[T]he circumstances which compel the decision to leave employment must be real, not imaginary, substantial not trifling, and reasonable, not whimsical; there must be some compulsion produced by extraneous and necessitous circumstances. The standard of what constitutes good cause is the standard of reasonableness as applied to the average man or woman * * *.
The phrase "good cause attributable to the employer" does not encompass situations where an employee experiences irreconcilable differences with others at work or where the employee is simply frustrated or dissatisfied with his working conditions. Bongiovanni v. Vanlor Investments, 370 N.W.2d 697 (Minn.Ct.App. 1985); Foy v. J.E.K. Industries, 352 N.W.2d 123 (Minn.Ct.App. 1984). Cf. Porrazzo v. Nabisco, Inc., 360 N.W.2d 662 (Minn.Ct.App. 1985) (an unworkable relationship with an immediate supervisor, plus an increase in responsibilities with no corresponding increase in salary, constituted good cause to quit).
The representative's conclusion on the issue of good cause is supported by the record. At the hearing Pipestone offered substantial testimony to counter Portz' allegations of harassment and discriminatory treatment. The Commissioner's representative apparently believed Pipestone's version of the situation, and we must be guided by the Commissioner's determinations on credibility. See Cary v. Custom Coach, Inc., 349 N.W.2d 331, 332 (Minn.Ct.App. 1984).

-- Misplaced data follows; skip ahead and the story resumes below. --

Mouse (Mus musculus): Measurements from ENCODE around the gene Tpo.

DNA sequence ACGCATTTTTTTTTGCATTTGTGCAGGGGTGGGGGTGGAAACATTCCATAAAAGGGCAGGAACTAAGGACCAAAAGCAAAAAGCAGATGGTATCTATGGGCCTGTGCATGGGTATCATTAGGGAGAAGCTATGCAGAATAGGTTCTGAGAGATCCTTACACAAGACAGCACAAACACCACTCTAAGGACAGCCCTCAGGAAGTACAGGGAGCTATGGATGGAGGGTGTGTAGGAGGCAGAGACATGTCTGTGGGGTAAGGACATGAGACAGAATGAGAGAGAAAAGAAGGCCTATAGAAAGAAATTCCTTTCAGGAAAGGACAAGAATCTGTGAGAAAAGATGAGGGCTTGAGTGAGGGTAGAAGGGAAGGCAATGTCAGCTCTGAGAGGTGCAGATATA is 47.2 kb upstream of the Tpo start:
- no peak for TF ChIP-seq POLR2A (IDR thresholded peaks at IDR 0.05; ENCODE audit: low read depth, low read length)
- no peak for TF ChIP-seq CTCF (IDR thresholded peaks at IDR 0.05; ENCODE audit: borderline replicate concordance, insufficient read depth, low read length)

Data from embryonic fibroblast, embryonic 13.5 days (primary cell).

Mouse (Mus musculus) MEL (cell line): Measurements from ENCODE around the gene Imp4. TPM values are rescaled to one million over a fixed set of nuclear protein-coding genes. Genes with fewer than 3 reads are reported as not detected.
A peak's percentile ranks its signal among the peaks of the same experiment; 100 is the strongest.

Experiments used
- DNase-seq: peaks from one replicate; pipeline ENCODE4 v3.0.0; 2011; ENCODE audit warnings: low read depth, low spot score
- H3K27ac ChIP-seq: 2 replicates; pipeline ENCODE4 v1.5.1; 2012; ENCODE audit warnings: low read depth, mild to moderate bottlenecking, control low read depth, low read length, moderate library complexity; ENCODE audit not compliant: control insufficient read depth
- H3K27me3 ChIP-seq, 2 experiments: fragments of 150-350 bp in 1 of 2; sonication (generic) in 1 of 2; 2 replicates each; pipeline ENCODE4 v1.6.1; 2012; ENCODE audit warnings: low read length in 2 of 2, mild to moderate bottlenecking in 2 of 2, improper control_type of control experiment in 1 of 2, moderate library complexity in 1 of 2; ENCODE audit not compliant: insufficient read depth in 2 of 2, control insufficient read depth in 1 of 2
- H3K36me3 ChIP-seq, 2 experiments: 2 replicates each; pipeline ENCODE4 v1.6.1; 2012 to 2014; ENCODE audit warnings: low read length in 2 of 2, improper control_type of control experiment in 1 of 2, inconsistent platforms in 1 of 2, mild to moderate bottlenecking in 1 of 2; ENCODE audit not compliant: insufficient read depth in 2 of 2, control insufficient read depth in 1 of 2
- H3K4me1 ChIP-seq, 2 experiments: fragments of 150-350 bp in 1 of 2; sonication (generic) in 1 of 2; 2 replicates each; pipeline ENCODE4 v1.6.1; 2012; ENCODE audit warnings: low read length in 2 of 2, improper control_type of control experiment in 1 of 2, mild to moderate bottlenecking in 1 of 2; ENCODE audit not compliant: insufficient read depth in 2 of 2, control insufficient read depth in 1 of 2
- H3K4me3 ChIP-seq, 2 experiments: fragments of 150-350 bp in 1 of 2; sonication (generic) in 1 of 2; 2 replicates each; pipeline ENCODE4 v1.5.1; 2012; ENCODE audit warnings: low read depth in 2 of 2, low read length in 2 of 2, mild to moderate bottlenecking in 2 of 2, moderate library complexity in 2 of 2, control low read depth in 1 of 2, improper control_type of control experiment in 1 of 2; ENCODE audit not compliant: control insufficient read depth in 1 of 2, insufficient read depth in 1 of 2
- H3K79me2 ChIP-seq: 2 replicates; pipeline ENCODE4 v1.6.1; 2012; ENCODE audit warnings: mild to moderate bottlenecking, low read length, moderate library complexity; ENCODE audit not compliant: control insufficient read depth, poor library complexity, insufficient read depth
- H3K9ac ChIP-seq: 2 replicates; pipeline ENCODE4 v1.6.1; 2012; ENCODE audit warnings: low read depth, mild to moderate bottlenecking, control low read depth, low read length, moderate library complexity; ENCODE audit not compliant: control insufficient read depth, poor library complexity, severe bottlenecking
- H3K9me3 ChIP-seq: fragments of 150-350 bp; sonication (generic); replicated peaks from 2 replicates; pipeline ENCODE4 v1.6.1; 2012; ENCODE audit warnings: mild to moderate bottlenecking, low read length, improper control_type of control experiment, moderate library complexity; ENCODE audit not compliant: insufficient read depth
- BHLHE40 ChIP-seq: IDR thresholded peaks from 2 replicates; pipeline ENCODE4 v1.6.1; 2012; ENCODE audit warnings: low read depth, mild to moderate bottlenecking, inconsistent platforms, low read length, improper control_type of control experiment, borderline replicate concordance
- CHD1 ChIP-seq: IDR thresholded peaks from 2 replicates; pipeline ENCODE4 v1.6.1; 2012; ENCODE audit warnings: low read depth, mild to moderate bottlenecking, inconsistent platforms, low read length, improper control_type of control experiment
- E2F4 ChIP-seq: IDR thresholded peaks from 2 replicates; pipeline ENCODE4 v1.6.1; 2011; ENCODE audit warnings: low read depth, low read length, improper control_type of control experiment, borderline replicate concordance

Cf. Wonder Industries, Inc. v. Marohn, 345 N.W.2d 272 (Minn. Ct. App. 1984) (difficulty cashing paychecks constituted good cause to quit); Helmin v. Griswold Ribbon and Typewriter, 345 N.W.2d 257, 260-61 (Minn.Ct.App. 1984), pet. for rev. denied, (Minn. June 12, 1984) (employer's failure to notify employee of insurance cancellation constituted good cause to quit). Clearly, the Marohn and Helmin employees were presented with more compelling reasons to quit their employment.
Minn.Stat. § 268.10, subd. 5 (1984), provides for review of a referee's decision by the Commissioner's representative:
Upon review, the commissioner or authorized representative may affirm, modify, or set aside any finding of fact or decision, or both, of the referee on the basis of the evidence previously submitted in the case, or remand the matter back to the referee for the taking of additional evidence and new findings and decision based on all of the evidence before the referee.
(Emphasis supplied). This language precludes the Commissioner from hearing new evidence on appeal. See Heisler v. B. Dalton Bookseller, 368 N.W.2d 314, 316 (Minn.Ct.App. 1985).
Portz alleges that the Commissioner's representative erroneously considered evidence which was not presented to the referee. There is no record of the proceedings before the representative, and we are unable to ascertain whether Portz' allegations are, in fact, true. Nonetheless, we do not believe a remand is necessary. The representative's written findings and conclusions refer to record evidence only, and we base our decision on that same evidence. Any additional evidence which might have been improperly submitted does not affect our determination that Portz did not have good cause to resign from Pipestone.
A record of the parties' arguments on appeal to the Commissioner's representative is not mandated by statute.
Unsatisfactory working conditions and a poor relationship with a supervisor did not give Portz good cause to quit. Remand is unnecessary, because any new evidence which the Commissioner might have improperly received was not prejudicial.